Jane Austen- Mansfield Park

I have read all the Austen books before, and so had planned on ticking Pride and Prejudice off the list without rereading it, but I had a craving for a chick-flick book and my mind settled on Mansfield Park for some reason and I decided to post about it instead. It is one of my lesser favourite Austen books, but that had probably contributed to it being one I hadn’t read, or watched a tv adaptation of, for a while. I would rank the books Pride and prejudice first, then Northanger Abbey, then Sense and sensibility, and Mansfield Park, Emma and Persuasion last. I do like the modern adaptions of Emma (like Clueless) but found the book had quite a few sections that dragged on a bit, and Emma herself can be a bit annoying. Pride and Prejudice, Northanger Abbey and Sense and Sensibility all have great BBC adaptions that I highly recommend, and could watch multiple times.

 

My copy of Mansfield Park is a free ebook obtained either through Amazon or project Gutenberg , I cannot remember which now as I downloaded it a while ago. (You can get all Austen’s books in various ebook formats for free, as well as a biography.) It had an introduction, which discusses how Austen wrote characters to be representing both sides of the industrial revolution- the old ways with land owners who were considered at the centre of society, looked after their tenants and made improvements slowly over time, if at all, valuing tradition, versus the new ways with land owners who could delegate radical changes to people they hire, and who spend their time and money on novelty often away at town. Apparently there is a big debate among Austen scholars about whether she was pro- or anti-industrialisation. I had never really thought about the context of when she was writing- more just reading the stories for the people and their relationships. As I read through Mansfield park, I felt that although there was a great deal of discussion amongst the characters about how they would improve their houses/lands, I noticed disapproval in the way the author wrote about anyone’s view point. There definitely was disapproval of certain character traits.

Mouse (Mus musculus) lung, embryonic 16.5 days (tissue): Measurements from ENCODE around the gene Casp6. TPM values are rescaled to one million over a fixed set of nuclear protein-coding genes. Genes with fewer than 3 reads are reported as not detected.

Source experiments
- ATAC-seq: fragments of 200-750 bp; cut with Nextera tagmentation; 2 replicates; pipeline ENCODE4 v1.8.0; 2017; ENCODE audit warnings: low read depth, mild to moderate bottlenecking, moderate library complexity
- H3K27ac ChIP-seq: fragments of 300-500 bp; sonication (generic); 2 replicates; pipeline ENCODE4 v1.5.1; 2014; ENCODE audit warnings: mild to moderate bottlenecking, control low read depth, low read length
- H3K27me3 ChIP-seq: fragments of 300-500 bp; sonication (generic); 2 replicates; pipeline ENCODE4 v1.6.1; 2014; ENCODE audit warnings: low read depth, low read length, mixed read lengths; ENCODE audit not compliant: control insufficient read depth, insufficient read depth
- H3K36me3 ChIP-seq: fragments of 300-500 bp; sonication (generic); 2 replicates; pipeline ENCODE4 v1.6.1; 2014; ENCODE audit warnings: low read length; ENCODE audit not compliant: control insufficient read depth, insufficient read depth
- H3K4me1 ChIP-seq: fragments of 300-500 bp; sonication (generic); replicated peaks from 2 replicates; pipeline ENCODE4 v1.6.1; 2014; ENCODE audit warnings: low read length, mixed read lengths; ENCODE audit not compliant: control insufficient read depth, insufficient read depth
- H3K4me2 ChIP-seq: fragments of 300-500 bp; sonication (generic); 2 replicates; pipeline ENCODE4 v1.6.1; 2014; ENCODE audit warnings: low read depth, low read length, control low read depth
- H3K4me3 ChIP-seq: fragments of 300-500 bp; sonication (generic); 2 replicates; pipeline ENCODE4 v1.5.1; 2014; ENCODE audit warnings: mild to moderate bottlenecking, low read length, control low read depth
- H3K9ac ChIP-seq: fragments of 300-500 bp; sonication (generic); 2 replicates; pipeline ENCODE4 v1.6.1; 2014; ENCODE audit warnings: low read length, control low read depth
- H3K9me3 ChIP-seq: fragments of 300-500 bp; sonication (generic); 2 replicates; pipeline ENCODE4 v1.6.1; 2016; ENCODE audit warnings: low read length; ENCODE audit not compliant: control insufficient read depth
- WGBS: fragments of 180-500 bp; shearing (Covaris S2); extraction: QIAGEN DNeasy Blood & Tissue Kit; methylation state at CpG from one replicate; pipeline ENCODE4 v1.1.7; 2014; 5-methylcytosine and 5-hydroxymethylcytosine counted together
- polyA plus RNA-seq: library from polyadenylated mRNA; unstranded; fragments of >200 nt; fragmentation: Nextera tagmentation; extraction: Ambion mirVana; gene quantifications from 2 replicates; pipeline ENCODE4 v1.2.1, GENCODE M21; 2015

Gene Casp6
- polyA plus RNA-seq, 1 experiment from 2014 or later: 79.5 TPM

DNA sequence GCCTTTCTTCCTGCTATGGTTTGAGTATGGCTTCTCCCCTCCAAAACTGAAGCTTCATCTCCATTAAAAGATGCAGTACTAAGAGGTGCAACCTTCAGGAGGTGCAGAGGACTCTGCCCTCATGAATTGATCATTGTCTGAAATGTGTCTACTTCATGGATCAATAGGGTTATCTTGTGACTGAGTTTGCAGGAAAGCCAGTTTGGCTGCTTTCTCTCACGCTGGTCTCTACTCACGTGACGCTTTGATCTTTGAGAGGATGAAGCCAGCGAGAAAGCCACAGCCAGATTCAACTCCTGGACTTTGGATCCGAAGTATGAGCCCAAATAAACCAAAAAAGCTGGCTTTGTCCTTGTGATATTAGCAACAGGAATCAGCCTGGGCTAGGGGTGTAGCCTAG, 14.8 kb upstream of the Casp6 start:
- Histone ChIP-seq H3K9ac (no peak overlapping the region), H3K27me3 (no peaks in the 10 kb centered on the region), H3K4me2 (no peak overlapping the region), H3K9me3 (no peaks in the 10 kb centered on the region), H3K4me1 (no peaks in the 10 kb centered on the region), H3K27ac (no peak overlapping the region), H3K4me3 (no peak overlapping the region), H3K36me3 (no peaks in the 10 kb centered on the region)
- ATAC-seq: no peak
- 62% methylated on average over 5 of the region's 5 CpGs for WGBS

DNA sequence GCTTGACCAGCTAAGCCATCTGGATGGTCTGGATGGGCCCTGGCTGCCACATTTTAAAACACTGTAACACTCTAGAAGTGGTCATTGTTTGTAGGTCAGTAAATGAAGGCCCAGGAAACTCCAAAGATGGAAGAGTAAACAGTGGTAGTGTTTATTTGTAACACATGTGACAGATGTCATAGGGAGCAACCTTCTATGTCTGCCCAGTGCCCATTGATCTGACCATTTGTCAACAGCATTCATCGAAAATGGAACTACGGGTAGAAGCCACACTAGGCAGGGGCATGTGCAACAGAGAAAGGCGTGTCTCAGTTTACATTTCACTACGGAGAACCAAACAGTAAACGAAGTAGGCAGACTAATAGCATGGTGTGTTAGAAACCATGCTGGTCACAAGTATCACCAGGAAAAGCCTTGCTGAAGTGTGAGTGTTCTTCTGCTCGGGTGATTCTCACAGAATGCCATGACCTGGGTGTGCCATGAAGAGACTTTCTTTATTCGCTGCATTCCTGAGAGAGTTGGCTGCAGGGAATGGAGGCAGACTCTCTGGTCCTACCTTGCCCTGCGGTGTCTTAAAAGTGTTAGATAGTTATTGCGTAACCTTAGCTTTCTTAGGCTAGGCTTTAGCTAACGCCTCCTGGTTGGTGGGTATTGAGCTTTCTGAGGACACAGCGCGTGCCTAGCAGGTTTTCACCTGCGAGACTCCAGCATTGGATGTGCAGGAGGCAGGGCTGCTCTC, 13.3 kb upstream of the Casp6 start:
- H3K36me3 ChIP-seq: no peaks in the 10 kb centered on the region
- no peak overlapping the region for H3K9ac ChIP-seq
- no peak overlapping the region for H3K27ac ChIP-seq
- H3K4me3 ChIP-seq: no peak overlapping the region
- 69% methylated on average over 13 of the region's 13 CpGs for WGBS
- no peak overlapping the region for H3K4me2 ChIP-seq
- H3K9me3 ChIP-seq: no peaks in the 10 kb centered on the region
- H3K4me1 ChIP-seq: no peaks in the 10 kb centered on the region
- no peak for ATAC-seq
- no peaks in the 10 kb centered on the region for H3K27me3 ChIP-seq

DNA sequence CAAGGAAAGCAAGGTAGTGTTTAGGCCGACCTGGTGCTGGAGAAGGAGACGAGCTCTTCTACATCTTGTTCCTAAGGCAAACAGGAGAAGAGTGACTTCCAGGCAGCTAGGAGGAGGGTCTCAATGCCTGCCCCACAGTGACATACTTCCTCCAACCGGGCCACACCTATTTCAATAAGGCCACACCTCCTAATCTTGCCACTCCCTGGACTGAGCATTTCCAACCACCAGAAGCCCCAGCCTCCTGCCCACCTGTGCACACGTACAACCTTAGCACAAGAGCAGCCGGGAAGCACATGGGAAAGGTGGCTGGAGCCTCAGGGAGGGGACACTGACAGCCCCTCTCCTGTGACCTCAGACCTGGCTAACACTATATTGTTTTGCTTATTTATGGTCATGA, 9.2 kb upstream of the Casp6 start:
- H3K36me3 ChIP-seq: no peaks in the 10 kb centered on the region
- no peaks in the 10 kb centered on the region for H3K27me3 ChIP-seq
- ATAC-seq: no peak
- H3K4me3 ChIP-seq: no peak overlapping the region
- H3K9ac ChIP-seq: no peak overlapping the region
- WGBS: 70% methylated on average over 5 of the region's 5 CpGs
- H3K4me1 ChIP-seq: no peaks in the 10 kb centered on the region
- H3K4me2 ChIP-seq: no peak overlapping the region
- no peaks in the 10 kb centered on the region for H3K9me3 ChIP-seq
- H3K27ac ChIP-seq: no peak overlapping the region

The main character is Fanny, a shy young woman brought up in her uncle’s house to be acutely aware that she is not on the same level as her cousins. She found a friend in Edmund, her kind, devout, cousin who is to go into the church. After years of learning most of what she knows from him, and him being her only true support, she grows up to be a young woman very much in love with him, and almost always of the same opinion as him. One of the first times they disagree is when their circle admits a brother and sister duo (Henry and Mary Crawford) who are rather modern and flippant. Edmund finds Mary enchanting and soon starts overlooking her faults, whereas Fanny can see her impropriety all too clearly.

 

And this is what I found interesting when rereading Mansfield Park: all through it I automatically take Fanny’s side-  I feel that she judges situations rightly, and that her disapproval of various things others do is correct and proper, when by today’s standards she would be thought unreasonable. Mary is the type of character that would usually be the heroine- she is pretty, lively, witty and has a worthy suitor fall in love with her. But she also speaks ill of her uncle occasionally, and of the church frequently, and doesn’t think there is anything wrong or immoral about various male-female interactions that were considered wrong in her day (I am trying not to be too detailed about what happens in case you haven’t read it yet!) Fanny on the other hand is perturbed over the slightest hint of impropriety (people being in the garden unchaperoned, acting in a play etc).